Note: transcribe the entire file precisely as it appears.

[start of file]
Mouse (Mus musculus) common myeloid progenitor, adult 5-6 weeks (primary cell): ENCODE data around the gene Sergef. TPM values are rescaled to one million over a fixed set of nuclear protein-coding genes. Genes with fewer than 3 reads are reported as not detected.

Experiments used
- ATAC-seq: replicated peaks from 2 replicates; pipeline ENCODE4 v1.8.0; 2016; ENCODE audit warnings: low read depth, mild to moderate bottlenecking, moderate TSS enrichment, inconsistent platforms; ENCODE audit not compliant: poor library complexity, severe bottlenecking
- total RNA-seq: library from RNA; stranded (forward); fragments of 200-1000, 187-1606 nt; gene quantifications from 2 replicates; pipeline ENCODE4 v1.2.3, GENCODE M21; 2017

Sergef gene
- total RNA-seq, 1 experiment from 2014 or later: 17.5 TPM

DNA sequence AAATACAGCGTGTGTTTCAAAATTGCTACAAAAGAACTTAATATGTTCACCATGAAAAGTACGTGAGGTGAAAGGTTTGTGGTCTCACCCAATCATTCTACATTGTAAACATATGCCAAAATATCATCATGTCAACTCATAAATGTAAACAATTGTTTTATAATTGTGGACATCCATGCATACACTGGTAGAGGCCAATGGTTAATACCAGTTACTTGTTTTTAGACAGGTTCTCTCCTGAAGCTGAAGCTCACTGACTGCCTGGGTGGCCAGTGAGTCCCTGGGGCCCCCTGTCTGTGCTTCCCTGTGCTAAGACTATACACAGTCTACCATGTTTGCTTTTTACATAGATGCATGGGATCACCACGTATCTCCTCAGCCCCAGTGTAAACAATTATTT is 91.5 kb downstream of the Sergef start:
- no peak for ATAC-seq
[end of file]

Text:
Mouse (Mus musculus) common myeloid progenitor, adult 5-6 weeks (primary cell): ENCODE data around the gene Sergef. TPM values are rescaled to one million over a fixed set of nuclear protein-coding genes. Genes with fewer than 3 reads are reported as not detected.

Experiments used
- ATAC-seq: replicated peaks from 2 replicates; pipeline ENCODE4 v1.8.0; 2016; ENCODE audit warnings: low read depth, mild to moderate bottlenecking, moderate TSS enrichment, inconsistent platforms; ENCODE audit not compliant: poor library complexity, severe bottlenecking
- total RNA-seq: library from RNA; stranded (forward); fragments of 200-1000, 187-1606 nt; gene quantifications from 2 replicates; pipeline ENCODE4 v1.2.3, GENCODE M21; 2017

Sergef gene
- total RNA-seq, 1 experiment from 2014 or later: 17.5 TPM

DNA sequence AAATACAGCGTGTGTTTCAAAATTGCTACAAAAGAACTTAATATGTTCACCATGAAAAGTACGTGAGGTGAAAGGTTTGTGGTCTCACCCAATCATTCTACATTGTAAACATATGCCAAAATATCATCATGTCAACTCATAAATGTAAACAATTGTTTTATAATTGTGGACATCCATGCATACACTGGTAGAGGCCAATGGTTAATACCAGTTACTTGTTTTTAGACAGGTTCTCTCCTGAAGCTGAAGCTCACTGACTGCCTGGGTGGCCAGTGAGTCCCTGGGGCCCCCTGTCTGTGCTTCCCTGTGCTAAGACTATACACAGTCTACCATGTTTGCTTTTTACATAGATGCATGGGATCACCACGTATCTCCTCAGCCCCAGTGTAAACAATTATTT is 91.5 kb downstream of the Sergef start:
- no peak for ATAC-seq